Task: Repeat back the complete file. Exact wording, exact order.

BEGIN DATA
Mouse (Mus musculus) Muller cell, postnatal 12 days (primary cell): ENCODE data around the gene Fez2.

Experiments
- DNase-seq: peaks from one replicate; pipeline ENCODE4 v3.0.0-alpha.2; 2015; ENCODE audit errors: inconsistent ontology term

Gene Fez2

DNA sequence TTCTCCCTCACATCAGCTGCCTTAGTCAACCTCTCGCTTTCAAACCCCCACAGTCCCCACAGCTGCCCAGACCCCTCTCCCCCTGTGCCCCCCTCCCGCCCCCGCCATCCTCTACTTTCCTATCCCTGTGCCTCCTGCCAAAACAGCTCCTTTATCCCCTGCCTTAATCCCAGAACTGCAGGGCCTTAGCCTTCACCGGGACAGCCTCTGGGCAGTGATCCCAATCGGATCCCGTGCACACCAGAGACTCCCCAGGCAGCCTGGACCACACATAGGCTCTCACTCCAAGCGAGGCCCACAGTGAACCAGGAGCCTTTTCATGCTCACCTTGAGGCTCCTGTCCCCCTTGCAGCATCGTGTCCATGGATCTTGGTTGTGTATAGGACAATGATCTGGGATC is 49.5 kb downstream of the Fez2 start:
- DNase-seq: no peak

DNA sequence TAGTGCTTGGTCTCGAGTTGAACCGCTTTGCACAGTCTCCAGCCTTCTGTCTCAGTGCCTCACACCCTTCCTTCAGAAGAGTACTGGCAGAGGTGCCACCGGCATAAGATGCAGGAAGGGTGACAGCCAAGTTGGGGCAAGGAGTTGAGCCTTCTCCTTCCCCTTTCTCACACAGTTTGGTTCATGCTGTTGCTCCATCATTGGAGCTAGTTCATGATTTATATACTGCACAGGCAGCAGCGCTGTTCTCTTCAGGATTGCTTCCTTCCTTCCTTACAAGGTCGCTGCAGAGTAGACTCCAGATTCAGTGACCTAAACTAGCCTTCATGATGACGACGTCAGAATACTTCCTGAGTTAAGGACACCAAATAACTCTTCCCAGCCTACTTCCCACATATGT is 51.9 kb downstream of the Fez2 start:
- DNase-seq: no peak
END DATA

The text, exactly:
Mouse (Mus musculus) Muller cell, postnatal 12 days (primary cell): ENCODE data around the gene Fez2.

Experiments
- DNase-seq: peaks from one replicate; pipeline ENCODE4 v3.0.0-alpha.2; 2015; ENCODE audit errors: inconsistent ontology term

Gene Fez2

DNA sequence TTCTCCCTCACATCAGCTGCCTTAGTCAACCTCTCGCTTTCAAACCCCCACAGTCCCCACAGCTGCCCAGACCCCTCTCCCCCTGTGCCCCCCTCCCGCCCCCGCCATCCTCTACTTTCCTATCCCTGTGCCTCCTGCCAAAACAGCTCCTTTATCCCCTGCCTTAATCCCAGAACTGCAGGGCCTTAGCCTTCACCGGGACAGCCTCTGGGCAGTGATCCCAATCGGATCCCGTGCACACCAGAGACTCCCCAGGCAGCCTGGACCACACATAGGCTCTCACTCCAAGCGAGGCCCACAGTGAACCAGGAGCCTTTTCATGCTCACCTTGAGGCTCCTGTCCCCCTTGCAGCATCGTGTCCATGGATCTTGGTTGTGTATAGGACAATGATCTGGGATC is 49.5 kb downstream of the Fez2 start:
- DNase-seq: no peak

DNA sequence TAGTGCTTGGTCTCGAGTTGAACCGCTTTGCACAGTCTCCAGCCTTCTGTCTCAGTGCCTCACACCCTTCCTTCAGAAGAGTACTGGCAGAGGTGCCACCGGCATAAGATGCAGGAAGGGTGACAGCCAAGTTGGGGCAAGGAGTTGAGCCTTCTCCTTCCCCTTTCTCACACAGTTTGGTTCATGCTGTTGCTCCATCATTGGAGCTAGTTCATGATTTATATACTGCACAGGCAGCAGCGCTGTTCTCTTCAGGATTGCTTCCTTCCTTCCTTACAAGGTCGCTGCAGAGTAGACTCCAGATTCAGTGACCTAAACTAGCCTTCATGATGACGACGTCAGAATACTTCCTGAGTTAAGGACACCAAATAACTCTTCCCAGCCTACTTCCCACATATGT is 51.9 kb downstream of the Fez2 start:
- DNase-seq: no peak